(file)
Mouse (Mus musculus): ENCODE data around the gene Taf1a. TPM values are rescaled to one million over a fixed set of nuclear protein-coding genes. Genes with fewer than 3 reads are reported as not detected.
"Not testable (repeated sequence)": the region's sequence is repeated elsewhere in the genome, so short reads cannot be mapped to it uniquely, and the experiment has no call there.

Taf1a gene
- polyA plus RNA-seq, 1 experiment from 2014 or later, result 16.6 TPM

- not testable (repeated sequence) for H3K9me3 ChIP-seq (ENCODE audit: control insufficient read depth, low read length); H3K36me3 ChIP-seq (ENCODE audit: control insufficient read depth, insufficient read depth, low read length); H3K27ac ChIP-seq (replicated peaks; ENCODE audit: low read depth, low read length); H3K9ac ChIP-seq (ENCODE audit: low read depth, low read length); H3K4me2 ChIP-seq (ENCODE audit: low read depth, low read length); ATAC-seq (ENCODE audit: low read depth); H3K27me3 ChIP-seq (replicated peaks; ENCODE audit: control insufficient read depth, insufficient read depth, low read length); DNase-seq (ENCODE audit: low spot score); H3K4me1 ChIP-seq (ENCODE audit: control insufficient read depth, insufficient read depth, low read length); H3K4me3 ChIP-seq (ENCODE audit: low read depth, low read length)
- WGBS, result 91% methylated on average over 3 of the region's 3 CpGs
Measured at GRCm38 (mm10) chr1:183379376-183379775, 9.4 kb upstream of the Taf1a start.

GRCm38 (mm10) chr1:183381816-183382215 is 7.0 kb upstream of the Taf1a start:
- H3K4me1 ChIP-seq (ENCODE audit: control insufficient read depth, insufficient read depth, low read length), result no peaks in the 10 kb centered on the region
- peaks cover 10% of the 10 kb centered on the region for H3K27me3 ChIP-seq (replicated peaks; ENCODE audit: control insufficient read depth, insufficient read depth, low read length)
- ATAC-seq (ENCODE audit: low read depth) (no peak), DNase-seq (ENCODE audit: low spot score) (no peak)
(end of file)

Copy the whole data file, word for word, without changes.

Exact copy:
Mouse (Mus musculus): ENCODE data around the gene Taf1a. TPM values are rescaled to one million over a fixed set of nuclear protein-coding genes. Genes with fewer than 3 reads are reported as not detected.
"Not testable (repeated sequence)": the region's sequence is repeated elsewhere in the genome, so short reads cannot be mapped to it uniquely, and the experiment has no call there.

Taf1a gene
- polyA plus RNA-seq, 1 experiment from 2014 or later, result 16.6 TPM

- not testable (repeated sequence) for H3K9me3 ChIP-seq (ENCODE audit: control insufficient read depth, low read length); H3K36me3 ChIP-seq (ENCODE audit: control insufficient read depth, insufficient read depth, low read length); H3K27ac ChIP-seq (replicated peaks; ENCODE audit: low read depth, low read length); H3K9ac ChIP-seq (ENCODE audit: low read depth, low read length); H3K4me2 ChIP-seq (ENCODE audit: low read depth, low read length); ATAC-seq (ENCODE audit: low read depth); H3K27me3 ChIP-seq (replicated peaks; ENCODE audit: control insufficient read depth, insufficient read depth, low read length); DNase-seq (ENCODE audit: low spot score); H3K4me1 ChIP-seq (ENCODE audit: control insufficient read depth, insufficient read depth, low read length); H3K4me3 ChIP-seq (ENCODE audit: low read depth, low read length)
- WGBS, result 91% methylated on average over 3 of the region's 3 CpGs
Measured at GRCm38 (mm10) chr1:183379376-183379775, 9.4 kb upstream of the Taf1a start.

GRCm38 (mm10) chr1:183381816-183382215 is 7.0 kb upstream of the Taf1a start:
- H3K4me1 ChIP-seq (ENCODE audit: control insufficient read depth, insufficient read depth, low read length), result no peaks in the 10 kb centered on the region
- peaks cover 10% of the 10 kb centered on the region for H3K27me3 ChIP-seq (replicated peaks; ENCODE audit: control insufficient read depth, insufficient read depth, low read length)
- ATAC-seq (ENCODE audit: low read depth) (no peak), DNase-seq (ENCODE audit: low spot score) (no peak)